"The New White Flight" was the title of an eye-opening article in the Nov. 20 Wall Street Journal.
It was about a high school in Cupertino, Calif., where a growing Asian-American student population is causing rising academic standards -- and causing many white parents to withdraw their children from the school and some to move away.
The school has some of the state's highest test scores. Though everybody favors high academic standards in the abstract, not everyone favors struggling to meet them.
One white mother taking her son to an after-school soccer game noticed all the Asian-American parents arriving to take their children to an after-school study program. A few years of her son playing soccer while the Asian kids were hitting the books would be bound to create academic disparities.
The phrase "white flight" is completely misleading. All over the world and throughout history, groups have collected together with people like themselves, whether by race, income, education, religion or any number of other characteristics. There is nothing unique when white people do it.
A century or so ago, when Polish immigrants began moving into various Detroit neighborhoods, blacks began moving out. The research of pioneering black sociologist E. Franklin Frazier showed long ago that Harlem and other black communities were internally divided, with people of different income, education and behavior patterns in distinctly different zones.
When Eastern European Jewish immigrants began arriving in the United States and some began moving into German Jewish neighborhoods in Chicago, the German Jews began moving out. Similar patterns have been found among all sorts of groups.
When blacks move into a neighborhood and whites move out, that is visible to the naked eye. But there is nothing unique about such "white flight." The phrase is misleading for the same reason that saying white people have toenails would be misleading. It is true in itself but suggests something unique that is in fact common to human beings of all sorts.
People sort themselves out in many ways, not residential patterns. People tend to marry other people with similar IQs, even when they don't know what those IQs are. They just tend to gravitate to people with similar levels of understanding.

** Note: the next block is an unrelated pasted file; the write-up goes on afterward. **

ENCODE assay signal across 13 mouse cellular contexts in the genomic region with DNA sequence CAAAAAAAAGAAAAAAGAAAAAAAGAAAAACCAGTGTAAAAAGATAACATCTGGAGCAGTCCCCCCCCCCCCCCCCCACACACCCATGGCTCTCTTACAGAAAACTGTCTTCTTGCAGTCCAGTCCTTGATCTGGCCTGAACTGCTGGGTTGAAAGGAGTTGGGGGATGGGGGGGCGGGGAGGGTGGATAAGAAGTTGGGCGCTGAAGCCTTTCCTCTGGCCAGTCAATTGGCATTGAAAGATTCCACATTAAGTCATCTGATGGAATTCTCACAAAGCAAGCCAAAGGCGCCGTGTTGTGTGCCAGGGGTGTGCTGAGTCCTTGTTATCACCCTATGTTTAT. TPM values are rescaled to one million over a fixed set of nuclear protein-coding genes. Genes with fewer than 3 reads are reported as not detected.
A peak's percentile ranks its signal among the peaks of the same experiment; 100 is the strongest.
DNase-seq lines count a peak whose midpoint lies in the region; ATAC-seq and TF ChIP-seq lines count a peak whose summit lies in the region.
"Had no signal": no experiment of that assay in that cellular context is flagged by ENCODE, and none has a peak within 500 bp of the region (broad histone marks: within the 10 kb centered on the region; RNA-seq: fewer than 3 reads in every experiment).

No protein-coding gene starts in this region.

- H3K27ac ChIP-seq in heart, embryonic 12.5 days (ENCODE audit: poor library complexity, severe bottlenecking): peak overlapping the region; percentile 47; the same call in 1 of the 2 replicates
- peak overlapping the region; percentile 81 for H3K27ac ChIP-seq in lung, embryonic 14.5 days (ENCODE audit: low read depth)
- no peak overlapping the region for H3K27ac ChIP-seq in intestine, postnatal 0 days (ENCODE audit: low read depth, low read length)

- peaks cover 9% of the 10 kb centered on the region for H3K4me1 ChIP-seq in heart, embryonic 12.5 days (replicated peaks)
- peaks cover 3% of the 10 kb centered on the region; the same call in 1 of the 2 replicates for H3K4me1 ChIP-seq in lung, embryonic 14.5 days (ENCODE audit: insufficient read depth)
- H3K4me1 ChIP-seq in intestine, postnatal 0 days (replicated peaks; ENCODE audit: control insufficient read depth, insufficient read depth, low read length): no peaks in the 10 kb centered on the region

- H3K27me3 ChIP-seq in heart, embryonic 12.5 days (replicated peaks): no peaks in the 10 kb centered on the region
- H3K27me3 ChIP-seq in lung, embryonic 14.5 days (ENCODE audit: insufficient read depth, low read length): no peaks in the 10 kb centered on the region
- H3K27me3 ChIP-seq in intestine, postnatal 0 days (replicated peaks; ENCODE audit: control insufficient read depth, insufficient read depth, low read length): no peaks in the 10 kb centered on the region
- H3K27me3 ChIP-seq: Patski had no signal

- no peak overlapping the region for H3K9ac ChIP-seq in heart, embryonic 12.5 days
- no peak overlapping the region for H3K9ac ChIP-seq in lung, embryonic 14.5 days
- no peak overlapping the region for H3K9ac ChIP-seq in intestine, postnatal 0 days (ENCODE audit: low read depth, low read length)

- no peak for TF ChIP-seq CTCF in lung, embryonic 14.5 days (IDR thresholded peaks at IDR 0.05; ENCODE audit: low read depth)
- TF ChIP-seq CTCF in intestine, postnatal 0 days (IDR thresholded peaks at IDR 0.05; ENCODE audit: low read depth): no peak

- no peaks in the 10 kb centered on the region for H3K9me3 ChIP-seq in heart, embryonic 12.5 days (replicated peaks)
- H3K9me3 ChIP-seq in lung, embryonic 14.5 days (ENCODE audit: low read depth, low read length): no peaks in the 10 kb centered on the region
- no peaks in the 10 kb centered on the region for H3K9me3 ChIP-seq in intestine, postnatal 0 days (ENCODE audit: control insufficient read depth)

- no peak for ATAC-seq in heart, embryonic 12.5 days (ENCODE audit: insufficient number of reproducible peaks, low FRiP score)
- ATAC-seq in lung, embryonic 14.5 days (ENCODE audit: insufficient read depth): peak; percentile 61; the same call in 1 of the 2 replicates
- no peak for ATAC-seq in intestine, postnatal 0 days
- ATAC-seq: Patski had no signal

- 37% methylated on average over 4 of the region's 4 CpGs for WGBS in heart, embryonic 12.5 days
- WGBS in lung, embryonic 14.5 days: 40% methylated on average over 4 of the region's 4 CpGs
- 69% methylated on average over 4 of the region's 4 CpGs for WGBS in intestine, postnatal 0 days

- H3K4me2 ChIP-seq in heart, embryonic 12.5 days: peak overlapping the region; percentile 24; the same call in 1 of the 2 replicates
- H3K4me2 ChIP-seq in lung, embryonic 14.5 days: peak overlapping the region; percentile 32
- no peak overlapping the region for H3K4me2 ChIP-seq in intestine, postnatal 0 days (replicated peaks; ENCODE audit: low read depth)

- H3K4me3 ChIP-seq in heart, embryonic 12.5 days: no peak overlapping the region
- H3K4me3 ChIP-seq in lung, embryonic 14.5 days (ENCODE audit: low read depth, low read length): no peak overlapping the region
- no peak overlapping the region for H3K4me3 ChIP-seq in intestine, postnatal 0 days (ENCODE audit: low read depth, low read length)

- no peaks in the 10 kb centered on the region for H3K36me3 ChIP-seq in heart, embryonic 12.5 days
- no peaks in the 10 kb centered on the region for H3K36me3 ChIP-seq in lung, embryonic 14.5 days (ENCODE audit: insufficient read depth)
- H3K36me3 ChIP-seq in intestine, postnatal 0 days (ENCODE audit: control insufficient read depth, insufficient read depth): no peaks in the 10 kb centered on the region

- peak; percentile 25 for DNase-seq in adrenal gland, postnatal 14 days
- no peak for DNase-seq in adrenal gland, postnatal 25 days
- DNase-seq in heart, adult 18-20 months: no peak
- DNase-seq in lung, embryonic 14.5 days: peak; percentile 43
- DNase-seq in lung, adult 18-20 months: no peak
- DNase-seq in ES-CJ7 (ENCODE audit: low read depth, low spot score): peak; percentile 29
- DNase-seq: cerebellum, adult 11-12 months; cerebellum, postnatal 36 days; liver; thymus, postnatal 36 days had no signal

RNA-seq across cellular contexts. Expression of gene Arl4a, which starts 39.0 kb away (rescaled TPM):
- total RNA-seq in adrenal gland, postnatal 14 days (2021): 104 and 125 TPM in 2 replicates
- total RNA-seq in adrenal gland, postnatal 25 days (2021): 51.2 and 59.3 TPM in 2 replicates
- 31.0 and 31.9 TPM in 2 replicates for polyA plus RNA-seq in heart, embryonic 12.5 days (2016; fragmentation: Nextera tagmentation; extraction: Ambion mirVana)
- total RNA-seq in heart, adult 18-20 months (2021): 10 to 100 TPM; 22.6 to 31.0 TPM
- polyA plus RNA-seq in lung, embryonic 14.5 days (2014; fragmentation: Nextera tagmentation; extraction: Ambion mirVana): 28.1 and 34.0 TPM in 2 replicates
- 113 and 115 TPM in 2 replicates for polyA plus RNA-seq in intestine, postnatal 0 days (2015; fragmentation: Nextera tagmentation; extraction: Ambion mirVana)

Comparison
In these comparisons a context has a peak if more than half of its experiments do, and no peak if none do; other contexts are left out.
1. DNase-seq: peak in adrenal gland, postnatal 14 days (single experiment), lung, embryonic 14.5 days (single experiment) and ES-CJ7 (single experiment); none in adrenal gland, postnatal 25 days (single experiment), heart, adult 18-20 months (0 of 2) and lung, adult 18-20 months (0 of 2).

Cliques form in all kinds of places for all kinds of reasons. Chess players, jazz fans and gamblers tend to hang out with others who share their interests.
The fact people sort themselves out in many ways is not usually a big problem -- except to those who cannot feel fulfilled unless they are telling others what to do. Government programs to unsort people who have sorted themselves out have produced one social disaster after another.
Decades-long attempts to mix black and white school children through school busing produced no real educational benefits but much racial polarization and ill will. The same continues in colleges in the name of "diversity," with the same bad results.
Among the most unconscionable attempts to unsort people who sorted themselves out by behavior are government programs to relocate people into neighborhoods where they could not afford to live without subsidies. Often the people in those neighborhoods have sacrificed for years to live where they could raise their children in decent surroundings and not in fear of hoodlums -- only to have the government import the bad neighbors and hoodlums they tried so hard to escape.
Both kinds of people may be of the same race, but that does not make the consequences any less painful or the resentments less bitter. Blacks as well as whites have objected to having problem people thrust into their midst through housing subsidies or government projects in their neighborhoods.
Almost never do the social experimenters relocate dysfunctional and dangerous people into their own elite neighborhoods. They unsort other people's neighborhoods and embitter other people's lives.
Click Here to support Frontpagemag.com